This book shows what a superb story teller that Cornwell has become. Not as much action because of the nature of the events described in the story as other Sharpe novels, the author fill out even more detail in the already rich and complex life of Richard Sharpe. You see both his gentle and aggressive side more clearly here, and how thse decisions will create the path that Sharpe has taken in the other stories. And of course the reader Patrick Tull has given another great performance. Highly recommend this book.
If you have read any Nelson DeMille books before than you know what a lot of fun that his character Det. John Corey can be. For a very enjoyable two hours of just pure escape you can't do any better than this. If you haven't read any books on Det. Corey yet this is a great way too get to know the character with out a large investment of time or money. The reader is Scott Brick (one of the best out there), and he is the reader for all the books in this series. So if you like this short story than go for the longer versions - it's a win, win situation.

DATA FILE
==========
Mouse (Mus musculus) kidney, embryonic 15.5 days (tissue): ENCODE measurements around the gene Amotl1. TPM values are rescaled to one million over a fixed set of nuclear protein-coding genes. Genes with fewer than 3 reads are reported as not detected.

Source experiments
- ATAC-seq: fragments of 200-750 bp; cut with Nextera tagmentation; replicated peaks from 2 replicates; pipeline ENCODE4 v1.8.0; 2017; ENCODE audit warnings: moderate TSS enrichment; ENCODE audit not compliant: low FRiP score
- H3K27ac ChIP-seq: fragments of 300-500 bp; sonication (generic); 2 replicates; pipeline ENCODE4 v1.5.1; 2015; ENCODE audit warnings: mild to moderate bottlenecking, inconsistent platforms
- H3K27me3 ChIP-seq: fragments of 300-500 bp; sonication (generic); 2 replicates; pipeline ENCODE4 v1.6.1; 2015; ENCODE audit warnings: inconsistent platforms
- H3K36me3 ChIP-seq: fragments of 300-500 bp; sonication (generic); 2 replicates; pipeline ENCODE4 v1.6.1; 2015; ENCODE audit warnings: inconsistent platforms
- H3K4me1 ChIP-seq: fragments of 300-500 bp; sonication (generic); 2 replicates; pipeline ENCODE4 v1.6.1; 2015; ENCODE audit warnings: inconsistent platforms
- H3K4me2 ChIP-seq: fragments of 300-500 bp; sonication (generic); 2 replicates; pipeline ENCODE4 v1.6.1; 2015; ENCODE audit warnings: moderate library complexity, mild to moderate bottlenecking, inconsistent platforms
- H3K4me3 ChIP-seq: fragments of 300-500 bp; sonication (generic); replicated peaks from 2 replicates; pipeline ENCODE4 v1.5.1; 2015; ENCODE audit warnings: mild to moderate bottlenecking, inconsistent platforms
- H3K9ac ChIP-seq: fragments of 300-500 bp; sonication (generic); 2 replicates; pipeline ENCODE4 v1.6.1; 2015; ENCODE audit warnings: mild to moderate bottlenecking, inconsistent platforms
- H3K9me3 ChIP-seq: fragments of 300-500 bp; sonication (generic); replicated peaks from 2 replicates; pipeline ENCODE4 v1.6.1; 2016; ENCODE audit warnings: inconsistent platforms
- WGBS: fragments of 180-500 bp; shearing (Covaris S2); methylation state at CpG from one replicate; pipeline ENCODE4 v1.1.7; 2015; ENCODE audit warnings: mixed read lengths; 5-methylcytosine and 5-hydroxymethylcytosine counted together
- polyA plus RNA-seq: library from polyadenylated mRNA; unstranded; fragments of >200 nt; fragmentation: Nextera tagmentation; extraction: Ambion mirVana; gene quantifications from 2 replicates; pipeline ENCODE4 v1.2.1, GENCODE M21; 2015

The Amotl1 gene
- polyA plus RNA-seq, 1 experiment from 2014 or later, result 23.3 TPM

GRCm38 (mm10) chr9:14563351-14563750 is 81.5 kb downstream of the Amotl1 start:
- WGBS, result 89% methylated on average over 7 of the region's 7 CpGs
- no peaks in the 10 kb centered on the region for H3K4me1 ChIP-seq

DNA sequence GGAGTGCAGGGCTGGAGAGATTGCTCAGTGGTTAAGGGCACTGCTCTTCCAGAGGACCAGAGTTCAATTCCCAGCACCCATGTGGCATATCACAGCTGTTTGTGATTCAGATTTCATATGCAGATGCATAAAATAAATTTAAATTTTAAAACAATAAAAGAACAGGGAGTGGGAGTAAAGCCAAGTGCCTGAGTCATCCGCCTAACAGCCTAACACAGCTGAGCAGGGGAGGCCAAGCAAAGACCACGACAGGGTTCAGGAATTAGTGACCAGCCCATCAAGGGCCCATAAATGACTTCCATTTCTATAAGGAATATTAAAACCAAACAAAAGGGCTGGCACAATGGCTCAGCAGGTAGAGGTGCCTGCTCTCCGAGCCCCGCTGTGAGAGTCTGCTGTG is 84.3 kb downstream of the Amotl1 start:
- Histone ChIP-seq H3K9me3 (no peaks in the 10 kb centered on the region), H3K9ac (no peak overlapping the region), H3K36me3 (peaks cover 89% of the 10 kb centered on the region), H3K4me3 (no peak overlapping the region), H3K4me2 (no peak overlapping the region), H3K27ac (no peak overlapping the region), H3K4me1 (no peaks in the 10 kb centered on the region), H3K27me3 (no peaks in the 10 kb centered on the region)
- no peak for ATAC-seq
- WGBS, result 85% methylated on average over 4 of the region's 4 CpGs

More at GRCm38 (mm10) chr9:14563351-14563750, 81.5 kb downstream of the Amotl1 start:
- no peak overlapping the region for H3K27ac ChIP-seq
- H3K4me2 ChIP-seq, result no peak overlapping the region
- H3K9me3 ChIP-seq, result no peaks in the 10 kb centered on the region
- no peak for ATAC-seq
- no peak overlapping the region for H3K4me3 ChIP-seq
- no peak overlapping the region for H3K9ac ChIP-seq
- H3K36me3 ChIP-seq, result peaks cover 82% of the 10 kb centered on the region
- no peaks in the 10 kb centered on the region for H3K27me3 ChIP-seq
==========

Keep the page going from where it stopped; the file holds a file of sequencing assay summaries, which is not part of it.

It is a fascinating and well researched history of Quanah Parker and his mother, but more than that, it provides insight into the political machinations of the various power players of the time, such as General McKenzie, who most American's know nothing about - but was probably the nation's greatest Indian fighter. How east met the west and how the demise of the indigenous peoples transpired in a no-holds barred account of the history of the times. Also Gwynne's background on the formation of the Comanche peoples and other plaines Indians was one of the best parts of the book. Gwynne has a balanced, non partisan view, painting a picture of the bloody, violent encounters based on written testimonies of the time. Highly recommended.
Report Inappropriate Content